Financial education -- for as much as it is depicted as the proverbial fountain of knowledge for personal financial empowerment -- isn't working. Because the human mind, though highly evolved, is not perfect, few people are naturally inclined to make the best financial decisions for themselves. Unfortunately, our current methods for teaching financial literacy simply don't help us overcome our natural, human instincts.
However, the challenges before us are not insurmountable. The problem facing financial education is that existing efforts to promote sound financial decision-making, while well-intentioned, have not kept pace with what psychologists, economists and others have learned about how the human mind works. Now is the time for a new collaborative approach across public and private sectors to instill mindful spending and borrowing habits in our classrooms and beyond.
In the past, we have relied, albeit inconsistently, on traditional financial education -- teaching fundamentals in a classroom setting. But poor financial literacy rates in this country show that these efforts haven't yielded fruit, because they don't take into account what actually motivates us. By recognizing the psychology that goes into financial decision-making, educators, financial institutions, consumers and others can implement solutions that help all of us develop and maintain strong spending and borrowing patterns.
First, we need to help consumers learn positive financial behaviors by ensuring they actually put them into practice. Designing smart, nurturing financial management programs has proven successful in helping people carry out the basics of managing spending and borrowing. And we can do this by making individual financial tasks easier to accomplish and easier to see the rewards, whether it is developing budgets, tracking expenses, identifying ways to increase income, finding the most favorable terms for mortgages and other loans, matching a person's credit cards to their specific needs and paying outstanding balances down intelligently.
By helping consumers make strategic, smart financial behaviors a part of their everyday routines, they can trick their brains into turning them into habits. A successful example worth replicating is the Borrow Less Tomorrow program developed by Yale economists Dean Karlin and Jonathan Zinman, which helped tax-preparation clients in Tulsa, Oklahoma during the 2010 tax season by incentivizing participants to make better decisions about managing their debt.
Second, we must embrace modern technology, particularly when building these personal financial management tools. Tools such as Chase Blueprint collect users' spending data in one place and help them recognize spending patterns and find ways to save money or correct behavior before it gets out of control.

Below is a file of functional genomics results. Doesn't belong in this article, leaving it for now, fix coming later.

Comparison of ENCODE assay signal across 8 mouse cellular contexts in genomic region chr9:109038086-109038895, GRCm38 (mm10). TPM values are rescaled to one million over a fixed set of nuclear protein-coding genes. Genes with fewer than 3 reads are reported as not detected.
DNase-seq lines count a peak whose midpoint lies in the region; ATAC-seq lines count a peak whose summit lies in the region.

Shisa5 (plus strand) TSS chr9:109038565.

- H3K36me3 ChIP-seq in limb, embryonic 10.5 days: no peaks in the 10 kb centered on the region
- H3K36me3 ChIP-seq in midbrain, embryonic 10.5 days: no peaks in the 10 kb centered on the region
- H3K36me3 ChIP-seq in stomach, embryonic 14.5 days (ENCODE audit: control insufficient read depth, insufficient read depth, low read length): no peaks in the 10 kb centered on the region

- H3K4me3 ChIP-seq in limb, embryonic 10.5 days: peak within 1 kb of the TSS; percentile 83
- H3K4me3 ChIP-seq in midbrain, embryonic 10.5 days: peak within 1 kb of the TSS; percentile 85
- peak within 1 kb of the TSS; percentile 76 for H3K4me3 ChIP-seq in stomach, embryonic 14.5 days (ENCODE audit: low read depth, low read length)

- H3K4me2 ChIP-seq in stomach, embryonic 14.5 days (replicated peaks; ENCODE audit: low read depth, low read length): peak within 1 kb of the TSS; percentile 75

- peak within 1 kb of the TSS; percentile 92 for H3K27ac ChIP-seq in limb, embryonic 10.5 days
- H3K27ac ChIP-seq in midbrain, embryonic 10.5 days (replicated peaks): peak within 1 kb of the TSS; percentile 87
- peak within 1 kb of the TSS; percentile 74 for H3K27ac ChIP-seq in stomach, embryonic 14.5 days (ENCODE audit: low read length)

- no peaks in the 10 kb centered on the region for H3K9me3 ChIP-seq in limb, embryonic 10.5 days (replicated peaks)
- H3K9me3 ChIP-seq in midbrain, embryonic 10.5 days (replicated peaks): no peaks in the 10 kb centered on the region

Finally, we must be more innovative in the way we teach financial literacy to young people, particularly during the K-12 years. One easy way is to apply gaming techniques to financial education. The Jump$tart Survey of Financial Literacy showed that of all the types of financial education in taught in school, the stock market game worked best because it is not only interactive and contemporary, but fun as well. Games motivate students' competitive instincts and activate the reward centers of their brains, all of which helps makes it easier to teach them about mindful spending.
We need a collective effort to improve financial literacy. The private sector and the public sector, members of the media, educators, and consumers can all play a role in bettering financial practices.
- Private sector firms, especially those in the financial sector, can harness innovations that help people make better decisions about their spending and borrowing.
- The public sector can offer leadership by emphasizing the importance of improving financial behavior and financial capability and creating centralized websites that provide users with techniques for managing their finances.
- Members of the media can look for interesting ways to attract attention to the importance of improving financial behavior and innovative ways to spend and borrow mindfully.
- Educators can use games in the classroom to teach financial concepts in order to engage in smart nurturing.
In the end, individuals themselves will continue to bear the greatest responsibility for making sound decisions about spending and borrowing. They must be the ones who decide they want to improve their financial decision-making skills and take advantage of innovations for directing their financial behaviors and shaping their paths to financial wellbeing.
Hersh Shefrin is the Mario L. Belotti Chair in the Department of Finance at Santa Clara University's
Leavey School of Business. He recently authored Born to Spend? How Nature and Nurture Impact Spending and Borrowing Habits.
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